Depending on how fancy your workplace is, you might be lucky enough to share those gainfully employed hours of the day around plants. The Telegraph offices are fairly well-greened; there’s a pot of neatly lined-up sansevierias or peace lilies on top of most bits of office equipment, and foliage tumbles over those enormous chests of drawers full of mysterious things. I top things up with a Pika Plant, which attracts a pleasing amount of attention for an attention-seeking person, and there’s a kalanchoe on my desk, too.
But there’s certainly room for improvement, not least because a lot of office plants are kept looking immaculate by a team of contracted gardeners who come and replace them every few months. Office gardening isn’t sustainable, nor particularly creative: it’s greening by numbers.
So it was cheering to see that the theme set by the RHS for their Young Designer 2017 competition was inspired by increased working hours and how gardening could alleviate them. I caught up with Ula Maria, who won the prize earlier this week at the Tatton Flower Show, about how we can get more greenery into our workplaces and beyond.
Maria is 24 and originally from rural Lithuania, where she learned a love for gardening from her father and the natural surroundings she grew up in. She studied landscape design at Birmingham City University before working with garden designers. Her winning Show Garden, Studio Unwired, was inspired by the Baltic coastline she enjoyed as a child, and a determination to bring a sense of that natural tranquility into an urban, corporate landscape.
What was your starting point for Studio Unwired?
Working as a landscape architect, you’re always working to a brief of a client that you need to please. It was really important for me to take the opportunity with this garden to do something that I really love. I thought about what would make me happy when I’m working in an office, and found myself thinking about the happiest place from my childhood, that Baltic landscape. I wanted to create a courtyard that was a complete contrast to the cold and corporate urban environment and into somewhere where you can let nature take its course.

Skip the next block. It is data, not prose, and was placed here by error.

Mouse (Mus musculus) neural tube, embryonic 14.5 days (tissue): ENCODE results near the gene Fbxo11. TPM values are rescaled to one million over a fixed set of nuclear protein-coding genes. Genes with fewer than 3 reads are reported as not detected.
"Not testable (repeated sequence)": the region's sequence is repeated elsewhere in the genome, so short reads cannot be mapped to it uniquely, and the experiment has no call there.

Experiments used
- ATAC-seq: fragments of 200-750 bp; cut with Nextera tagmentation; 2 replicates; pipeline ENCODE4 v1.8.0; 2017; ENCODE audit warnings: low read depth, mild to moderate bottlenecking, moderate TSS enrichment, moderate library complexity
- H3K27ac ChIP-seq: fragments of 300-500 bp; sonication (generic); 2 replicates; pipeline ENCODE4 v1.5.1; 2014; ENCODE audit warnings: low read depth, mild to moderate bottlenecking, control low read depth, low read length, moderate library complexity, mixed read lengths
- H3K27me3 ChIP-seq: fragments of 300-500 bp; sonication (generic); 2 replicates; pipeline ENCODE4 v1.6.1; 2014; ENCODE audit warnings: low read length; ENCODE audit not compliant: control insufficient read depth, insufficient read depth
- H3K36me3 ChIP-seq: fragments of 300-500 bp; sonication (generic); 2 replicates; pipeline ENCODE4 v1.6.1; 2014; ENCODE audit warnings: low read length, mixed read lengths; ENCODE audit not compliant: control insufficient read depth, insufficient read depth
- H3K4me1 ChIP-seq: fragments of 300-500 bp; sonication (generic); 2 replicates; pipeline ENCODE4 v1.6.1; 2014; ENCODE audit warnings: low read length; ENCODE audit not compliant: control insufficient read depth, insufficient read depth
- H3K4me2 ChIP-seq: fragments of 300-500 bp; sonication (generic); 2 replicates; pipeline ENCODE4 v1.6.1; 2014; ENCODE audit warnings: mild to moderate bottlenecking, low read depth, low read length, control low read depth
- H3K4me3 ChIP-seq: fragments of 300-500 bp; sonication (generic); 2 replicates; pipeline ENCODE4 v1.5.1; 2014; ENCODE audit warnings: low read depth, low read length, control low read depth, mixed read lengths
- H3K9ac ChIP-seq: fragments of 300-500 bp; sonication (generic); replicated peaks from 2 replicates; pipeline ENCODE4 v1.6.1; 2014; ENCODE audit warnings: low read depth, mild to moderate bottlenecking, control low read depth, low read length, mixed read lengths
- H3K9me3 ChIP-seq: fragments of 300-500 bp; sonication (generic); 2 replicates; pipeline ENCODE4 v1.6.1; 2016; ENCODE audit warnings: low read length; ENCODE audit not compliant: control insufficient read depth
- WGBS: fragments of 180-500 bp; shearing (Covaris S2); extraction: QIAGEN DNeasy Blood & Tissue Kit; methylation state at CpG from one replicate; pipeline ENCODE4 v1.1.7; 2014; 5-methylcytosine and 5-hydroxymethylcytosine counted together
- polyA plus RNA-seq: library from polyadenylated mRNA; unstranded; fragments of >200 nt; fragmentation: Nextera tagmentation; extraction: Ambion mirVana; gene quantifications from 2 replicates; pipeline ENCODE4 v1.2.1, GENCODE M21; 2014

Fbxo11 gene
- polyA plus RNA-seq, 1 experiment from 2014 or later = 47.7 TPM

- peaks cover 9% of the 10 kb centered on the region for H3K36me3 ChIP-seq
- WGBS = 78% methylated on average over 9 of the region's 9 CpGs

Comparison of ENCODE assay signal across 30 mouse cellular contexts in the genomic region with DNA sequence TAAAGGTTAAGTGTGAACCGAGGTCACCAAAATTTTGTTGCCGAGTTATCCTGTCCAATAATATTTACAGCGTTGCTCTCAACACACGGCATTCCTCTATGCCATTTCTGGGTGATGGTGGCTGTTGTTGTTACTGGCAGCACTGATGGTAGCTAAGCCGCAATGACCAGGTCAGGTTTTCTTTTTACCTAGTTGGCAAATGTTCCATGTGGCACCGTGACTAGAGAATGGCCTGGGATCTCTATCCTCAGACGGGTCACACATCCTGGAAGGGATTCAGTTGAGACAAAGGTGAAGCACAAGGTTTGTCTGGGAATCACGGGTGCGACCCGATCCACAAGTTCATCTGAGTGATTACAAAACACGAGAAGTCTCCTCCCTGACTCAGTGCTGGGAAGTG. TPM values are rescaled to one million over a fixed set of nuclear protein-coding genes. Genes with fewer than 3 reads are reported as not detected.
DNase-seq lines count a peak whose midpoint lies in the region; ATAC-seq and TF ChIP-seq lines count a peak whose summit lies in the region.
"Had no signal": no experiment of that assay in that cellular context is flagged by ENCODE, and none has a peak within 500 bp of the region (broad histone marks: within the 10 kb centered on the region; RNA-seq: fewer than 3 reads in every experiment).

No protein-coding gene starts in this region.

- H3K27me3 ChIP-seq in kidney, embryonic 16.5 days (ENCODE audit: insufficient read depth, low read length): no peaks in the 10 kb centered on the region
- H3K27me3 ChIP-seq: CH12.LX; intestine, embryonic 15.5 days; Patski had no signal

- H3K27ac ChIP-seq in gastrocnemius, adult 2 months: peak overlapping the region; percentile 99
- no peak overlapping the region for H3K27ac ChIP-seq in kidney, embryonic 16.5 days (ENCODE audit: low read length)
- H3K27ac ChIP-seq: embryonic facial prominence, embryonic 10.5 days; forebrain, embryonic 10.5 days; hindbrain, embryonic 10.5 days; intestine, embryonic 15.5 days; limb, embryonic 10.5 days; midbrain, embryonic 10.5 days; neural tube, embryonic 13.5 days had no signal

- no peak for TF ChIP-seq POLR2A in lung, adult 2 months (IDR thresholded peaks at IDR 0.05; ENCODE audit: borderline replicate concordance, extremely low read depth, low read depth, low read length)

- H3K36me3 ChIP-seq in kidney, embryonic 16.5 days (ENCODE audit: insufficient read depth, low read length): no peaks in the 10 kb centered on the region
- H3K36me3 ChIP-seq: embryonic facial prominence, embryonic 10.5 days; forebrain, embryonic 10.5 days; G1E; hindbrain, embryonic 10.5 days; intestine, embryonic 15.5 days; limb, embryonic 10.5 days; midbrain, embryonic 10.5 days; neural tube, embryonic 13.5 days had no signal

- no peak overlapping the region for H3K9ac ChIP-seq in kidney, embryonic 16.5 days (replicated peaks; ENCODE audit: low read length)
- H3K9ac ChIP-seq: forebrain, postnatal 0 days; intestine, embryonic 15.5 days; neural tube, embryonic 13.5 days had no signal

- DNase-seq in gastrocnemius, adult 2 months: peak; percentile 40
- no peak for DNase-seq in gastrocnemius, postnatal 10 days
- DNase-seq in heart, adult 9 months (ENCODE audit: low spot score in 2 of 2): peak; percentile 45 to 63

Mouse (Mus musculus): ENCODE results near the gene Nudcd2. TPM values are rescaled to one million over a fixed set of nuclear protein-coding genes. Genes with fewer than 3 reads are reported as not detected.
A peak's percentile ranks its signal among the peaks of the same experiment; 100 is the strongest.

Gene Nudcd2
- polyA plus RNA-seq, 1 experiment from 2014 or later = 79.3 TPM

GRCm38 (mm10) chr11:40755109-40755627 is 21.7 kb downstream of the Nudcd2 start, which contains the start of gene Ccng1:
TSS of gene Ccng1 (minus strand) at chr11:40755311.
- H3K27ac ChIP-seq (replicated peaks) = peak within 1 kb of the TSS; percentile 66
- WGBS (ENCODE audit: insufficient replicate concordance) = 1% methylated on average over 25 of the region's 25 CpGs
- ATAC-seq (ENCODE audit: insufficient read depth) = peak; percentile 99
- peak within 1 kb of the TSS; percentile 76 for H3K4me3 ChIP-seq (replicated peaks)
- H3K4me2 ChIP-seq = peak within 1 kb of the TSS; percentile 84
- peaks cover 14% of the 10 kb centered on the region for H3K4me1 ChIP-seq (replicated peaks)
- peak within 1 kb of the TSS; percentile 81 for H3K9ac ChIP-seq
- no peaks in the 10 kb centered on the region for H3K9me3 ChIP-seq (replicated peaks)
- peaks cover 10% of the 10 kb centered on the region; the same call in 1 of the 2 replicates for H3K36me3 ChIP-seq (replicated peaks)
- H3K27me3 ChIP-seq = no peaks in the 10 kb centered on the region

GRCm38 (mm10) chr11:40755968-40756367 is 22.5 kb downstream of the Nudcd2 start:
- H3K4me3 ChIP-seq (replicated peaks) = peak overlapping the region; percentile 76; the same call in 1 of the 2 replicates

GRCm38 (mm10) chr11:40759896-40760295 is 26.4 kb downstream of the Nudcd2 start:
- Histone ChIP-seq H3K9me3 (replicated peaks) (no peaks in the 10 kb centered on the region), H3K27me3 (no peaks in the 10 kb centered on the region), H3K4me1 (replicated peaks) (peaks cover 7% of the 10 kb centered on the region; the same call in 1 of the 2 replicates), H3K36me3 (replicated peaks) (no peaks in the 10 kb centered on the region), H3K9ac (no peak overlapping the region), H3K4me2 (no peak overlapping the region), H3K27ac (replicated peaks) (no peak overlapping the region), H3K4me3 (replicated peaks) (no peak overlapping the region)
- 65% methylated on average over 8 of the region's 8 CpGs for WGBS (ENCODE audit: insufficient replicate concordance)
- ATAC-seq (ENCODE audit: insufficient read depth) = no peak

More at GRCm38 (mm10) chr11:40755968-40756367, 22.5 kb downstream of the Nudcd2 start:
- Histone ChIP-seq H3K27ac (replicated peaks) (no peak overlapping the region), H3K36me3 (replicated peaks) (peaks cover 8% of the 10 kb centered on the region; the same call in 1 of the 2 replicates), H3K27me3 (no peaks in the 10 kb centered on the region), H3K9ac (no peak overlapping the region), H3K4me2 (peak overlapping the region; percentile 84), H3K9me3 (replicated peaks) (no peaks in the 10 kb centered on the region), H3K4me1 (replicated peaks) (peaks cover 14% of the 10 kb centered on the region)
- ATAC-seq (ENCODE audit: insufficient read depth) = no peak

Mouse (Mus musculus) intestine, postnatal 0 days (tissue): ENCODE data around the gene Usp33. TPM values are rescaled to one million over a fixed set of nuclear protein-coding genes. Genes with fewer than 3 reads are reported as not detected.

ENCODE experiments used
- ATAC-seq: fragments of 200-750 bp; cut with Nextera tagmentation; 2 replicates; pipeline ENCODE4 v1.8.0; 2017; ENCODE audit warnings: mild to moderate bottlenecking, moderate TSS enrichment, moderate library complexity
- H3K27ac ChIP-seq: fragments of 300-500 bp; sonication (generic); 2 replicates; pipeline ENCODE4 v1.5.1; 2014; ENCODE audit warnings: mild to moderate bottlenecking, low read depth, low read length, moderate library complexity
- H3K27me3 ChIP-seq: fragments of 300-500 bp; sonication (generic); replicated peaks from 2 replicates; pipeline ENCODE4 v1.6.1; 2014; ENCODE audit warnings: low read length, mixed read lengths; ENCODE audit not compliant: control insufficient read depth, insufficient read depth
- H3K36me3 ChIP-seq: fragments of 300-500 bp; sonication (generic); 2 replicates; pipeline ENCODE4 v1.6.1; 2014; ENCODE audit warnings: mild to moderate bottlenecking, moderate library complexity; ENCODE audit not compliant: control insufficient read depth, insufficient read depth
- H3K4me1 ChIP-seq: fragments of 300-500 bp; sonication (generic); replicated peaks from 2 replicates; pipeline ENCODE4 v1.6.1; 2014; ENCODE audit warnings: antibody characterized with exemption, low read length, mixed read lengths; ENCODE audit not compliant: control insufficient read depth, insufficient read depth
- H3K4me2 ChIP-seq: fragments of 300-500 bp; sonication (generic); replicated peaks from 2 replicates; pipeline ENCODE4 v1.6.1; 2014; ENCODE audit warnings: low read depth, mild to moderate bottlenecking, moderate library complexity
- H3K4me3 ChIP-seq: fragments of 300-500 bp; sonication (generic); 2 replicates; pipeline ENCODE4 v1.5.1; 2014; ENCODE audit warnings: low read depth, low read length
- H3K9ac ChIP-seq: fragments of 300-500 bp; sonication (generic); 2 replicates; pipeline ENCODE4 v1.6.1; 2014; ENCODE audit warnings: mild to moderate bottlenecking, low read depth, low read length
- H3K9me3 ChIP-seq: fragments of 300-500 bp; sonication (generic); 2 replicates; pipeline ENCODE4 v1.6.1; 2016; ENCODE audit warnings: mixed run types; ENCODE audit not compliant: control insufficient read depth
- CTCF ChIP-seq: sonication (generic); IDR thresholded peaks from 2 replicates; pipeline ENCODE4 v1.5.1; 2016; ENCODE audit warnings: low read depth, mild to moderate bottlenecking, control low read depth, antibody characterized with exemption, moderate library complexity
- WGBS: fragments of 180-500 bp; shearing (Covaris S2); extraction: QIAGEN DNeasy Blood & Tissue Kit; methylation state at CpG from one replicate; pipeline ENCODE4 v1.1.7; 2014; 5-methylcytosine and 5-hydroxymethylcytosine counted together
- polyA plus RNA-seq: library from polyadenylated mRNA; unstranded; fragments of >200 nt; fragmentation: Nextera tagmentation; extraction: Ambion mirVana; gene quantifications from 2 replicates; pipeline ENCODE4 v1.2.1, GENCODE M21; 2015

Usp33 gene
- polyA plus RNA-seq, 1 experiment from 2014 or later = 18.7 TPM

What plants did you use in your design?
Scots Pine (pinus sylvestris) was important, as that’s the coastal tree native to the area, and then I used a lot of grasses to evoke the planting you find at the seaside, such as feather reed grass, and crambe maritima. I used tall grasses to resemble the sand dunes, and the whole garden is accented with brightly coloured echinaceas.
What’s so striking about your design is how it does cling to a natural habitat, it feels more free-form than you would expect for an urban workspace.
I really wanted to capture the sense and the feeling of a space and atmosphere. My favourite bit in the garden is that the leaves are slightly going over. It was important for me to show that gardening isn’t perfect, because nature isn’t perfect. By bringing that sense of seasonality in, it’s a way of showing people working in London when seasons change, that gardening isn’t consistent, and it’s not always about evergreeen shrubs.
How can we improve the way we think about getting greenery into offices?
I think it’s probably not so much the plants but the way people use plants within their spaces. I have some cinquefoil (potentilla fructicosa Elizabeth) in my garden, which are considered quite, carpark-y, very corporate. But when I went to the nursery it was important to use the ones that were more naturally shaped. It’s worth remembering that each plant is a unique specimen, and to try to reveal its beauty. Even if it’s durable, it doesn’t have to be boring.